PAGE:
# Barycentre  Main Article Discussion Related Articles  [?] Bibliography  [?] External Links  [?] Citable Version  [?] This editable Main Article is under development and subject to a disclaimer. [edit intro]

In geometry, the barycentre or centre of mass or centre of gravity of a system of particles or a rigid body is a point at which various systems of force may be deemed to act. The gravitational attraction of a mass is centred at its barycentre (hence the term "centre of gravity"), and the (classical) angular momentum of the mass resolves into components related to the rotation of the body about its barycentre and the angular movement of the barycentre.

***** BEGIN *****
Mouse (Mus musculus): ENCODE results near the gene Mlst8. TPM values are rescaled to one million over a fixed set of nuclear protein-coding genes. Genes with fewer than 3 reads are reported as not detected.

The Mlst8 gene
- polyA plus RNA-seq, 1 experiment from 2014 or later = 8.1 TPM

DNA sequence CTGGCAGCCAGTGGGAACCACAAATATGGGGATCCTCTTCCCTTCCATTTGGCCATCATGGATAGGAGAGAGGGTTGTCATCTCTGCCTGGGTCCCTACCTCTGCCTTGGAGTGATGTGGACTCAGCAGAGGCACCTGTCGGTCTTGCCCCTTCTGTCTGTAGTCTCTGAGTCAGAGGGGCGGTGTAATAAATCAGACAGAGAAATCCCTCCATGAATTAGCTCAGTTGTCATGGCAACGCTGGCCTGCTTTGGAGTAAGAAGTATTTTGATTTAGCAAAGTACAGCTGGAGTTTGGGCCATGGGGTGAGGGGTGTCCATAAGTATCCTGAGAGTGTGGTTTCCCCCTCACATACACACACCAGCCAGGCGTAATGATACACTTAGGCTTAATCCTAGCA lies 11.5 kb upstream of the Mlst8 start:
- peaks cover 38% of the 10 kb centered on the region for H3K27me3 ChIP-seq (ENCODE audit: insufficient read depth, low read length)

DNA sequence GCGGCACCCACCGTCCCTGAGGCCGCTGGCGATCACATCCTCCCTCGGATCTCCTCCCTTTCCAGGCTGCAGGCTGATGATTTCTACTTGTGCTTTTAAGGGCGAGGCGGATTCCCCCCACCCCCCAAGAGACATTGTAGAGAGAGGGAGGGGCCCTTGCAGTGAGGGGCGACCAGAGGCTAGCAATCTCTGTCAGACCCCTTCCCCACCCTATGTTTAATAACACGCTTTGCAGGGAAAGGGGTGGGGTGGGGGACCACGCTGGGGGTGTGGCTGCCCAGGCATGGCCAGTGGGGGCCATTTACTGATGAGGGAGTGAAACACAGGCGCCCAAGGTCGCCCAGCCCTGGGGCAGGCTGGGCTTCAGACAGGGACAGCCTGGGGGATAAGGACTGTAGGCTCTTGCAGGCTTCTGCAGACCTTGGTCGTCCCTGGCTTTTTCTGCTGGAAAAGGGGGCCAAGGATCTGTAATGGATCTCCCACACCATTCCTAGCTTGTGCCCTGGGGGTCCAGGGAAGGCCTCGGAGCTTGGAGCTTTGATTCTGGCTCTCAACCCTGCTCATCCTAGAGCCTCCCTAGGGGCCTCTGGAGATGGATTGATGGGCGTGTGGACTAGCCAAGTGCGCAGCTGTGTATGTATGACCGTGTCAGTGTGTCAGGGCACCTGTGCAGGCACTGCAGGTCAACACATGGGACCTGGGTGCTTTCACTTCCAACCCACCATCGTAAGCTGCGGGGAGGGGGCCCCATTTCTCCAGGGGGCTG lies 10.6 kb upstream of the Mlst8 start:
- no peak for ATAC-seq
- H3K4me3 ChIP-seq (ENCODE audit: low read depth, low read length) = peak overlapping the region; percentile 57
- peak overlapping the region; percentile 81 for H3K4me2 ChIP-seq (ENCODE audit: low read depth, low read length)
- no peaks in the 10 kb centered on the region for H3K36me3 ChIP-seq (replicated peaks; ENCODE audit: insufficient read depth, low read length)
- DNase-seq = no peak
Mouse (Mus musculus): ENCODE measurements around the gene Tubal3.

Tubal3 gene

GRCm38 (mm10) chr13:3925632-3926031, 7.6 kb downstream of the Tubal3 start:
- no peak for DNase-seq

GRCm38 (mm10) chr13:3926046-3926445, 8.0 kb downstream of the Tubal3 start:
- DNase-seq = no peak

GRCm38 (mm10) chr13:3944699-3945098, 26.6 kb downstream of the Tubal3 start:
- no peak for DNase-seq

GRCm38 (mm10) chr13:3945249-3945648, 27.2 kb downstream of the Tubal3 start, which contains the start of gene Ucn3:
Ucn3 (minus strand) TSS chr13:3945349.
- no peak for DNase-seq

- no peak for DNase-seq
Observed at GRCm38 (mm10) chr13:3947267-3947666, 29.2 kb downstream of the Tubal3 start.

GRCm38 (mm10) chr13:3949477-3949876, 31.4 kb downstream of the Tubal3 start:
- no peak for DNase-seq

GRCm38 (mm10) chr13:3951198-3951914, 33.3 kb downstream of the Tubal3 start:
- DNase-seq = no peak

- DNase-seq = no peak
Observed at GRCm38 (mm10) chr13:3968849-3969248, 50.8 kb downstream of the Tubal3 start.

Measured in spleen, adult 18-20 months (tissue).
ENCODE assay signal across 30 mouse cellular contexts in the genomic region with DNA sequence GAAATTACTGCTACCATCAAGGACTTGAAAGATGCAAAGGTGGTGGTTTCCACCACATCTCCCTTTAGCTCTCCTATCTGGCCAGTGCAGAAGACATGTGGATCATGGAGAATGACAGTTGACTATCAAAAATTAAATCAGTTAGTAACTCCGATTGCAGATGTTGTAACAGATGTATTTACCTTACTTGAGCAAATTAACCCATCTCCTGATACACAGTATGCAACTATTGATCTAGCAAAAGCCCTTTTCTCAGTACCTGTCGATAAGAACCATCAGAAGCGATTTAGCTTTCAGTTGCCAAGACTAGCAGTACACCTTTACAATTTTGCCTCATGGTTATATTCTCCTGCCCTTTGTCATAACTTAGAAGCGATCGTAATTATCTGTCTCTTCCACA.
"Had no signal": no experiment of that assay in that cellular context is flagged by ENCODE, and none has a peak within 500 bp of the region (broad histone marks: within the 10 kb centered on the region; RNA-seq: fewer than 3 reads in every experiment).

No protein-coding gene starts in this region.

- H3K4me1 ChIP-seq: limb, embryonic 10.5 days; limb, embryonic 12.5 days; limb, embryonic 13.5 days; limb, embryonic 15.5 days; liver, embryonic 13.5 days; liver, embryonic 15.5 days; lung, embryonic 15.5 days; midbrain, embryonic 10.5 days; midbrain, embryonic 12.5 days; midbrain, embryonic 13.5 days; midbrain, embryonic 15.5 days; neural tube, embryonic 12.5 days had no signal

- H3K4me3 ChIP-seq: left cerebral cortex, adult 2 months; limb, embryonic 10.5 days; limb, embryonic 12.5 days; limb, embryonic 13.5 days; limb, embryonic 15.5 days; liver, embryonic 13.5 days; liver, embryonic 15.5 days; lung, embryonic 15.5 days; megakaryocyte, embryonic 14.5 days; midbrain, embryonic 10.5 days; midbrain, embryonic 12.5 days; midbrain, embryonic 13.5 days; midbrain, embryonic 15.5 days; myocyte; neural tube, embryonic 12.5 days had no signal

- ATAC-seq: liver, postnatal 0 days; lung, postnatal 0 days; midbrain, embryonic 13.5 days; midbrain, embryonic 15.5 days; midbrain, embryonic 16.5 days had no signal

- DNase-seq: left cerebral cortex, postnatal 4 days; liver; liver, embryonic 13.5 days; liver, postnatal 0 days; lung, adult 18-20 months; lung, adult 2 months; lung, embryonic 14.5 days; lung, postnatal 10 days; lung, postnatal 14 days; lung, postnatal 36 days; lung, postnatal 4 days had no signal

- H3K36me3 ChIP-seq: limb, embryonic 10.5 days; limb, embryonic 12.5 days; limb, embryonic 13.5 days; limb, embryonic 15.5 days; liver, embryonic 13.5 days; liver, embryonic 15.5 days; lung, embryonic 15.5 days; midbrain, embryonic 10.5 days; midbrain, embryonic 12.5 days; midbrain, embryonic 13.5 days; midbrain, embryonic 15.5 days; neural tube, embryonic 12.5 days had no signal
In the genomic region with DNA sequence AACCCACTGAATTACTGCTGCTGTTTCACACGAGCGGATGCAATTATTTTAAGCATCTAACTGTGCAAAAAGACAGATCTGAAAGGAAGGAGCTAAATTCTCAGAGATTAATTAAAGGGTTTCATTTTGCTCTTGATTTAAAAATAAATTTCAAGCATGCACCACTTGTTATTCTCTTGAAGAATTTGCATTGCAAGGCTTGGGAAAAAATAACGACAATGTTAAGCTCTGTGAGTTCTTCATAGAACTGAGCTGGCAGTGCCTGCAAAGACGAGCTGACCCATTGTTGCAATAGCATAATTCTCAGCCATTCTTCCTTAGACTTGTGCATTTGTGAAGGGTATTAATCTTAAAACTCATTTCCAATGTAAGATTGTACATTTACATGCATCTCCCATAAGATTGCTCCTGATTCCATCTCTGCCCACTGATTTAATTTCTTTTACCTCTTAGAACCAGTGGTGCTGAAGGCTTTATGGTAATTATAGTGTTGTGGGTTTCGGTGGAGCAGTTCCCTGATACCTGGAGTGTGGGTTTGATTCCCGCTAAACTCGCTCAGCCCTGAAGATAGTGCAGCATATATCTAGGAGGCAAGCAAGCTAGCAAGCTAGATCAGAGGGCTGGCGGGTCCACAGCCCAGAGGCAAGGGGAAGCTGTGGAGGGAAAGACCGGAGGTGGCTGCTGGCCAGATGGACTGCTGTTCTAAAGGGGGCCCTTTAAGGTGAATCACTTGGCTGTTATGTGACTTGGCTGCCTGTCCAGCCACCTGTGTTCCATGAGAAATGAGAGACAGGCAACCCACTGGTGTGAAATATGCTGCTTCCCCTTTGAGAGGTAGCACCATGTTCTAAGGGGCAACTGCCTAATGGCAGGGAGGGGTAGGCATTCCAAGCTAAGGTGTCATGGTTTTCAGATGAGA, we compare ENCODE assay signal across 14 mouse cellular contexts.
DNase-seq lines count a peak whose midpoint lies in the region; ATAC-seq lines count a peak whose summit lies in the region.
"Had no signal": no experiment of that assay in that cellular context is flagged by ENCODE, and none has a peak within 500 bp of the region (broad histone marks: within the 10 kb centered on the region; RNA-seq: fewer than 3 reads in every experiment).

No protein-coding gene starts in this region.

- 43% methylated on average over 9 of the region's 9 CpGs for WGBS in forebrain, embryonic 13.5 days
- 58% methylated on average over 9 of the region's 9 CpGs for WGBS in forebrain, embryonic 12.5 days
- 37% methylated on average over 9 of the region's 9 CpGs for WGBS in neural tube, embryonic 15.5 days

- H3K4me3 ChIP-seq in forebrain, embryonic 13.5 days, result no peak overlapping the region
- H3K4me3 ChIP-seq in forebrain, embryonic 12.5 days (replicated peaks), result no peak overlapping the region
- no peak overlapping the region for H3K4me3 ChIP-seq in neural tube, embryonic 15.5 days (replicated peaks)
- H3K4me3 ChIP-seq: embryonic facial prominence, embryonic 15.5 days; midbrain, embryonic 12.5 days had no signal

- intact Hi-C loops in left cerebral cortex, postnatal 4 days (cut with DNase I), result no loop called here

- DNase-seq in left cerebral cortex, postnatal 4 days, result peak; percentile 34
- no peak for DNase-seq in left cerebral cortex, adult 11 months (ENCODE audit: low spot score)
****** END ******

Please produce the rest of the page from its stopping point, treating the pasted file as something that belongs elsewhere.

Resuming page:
The barycentre is located as an "average" of the masses involved. For a system of n point particles of mass $m_{i}$ located at position vectors $\mathbf {x} _{i}$ , the barycentre ${\bar {\mathbf {x} }}$ is defined by

$\left(\sum _{i=1}^{n}m_{i}\right){\bar {\mathbf {x} }}=\sum _{i=1}^{n}m_{i}\mathbf {x} _{i}.\,$ For a solid body B with mass density $\rho (\mathbf {x} )$ at position $\mathbf {x}$ , with total mass

$M=\iiint _{B}\rho (\mathbf {x} )\mathrm {d} \mathbf {x} ,\,$ the barycentre is given by

$M{\bar {\mathbf {x} }}=\iiint _{B}\mathbf {x} \rho (\mathbf {x} )\mathrm {d} \mathbf {x} .\,$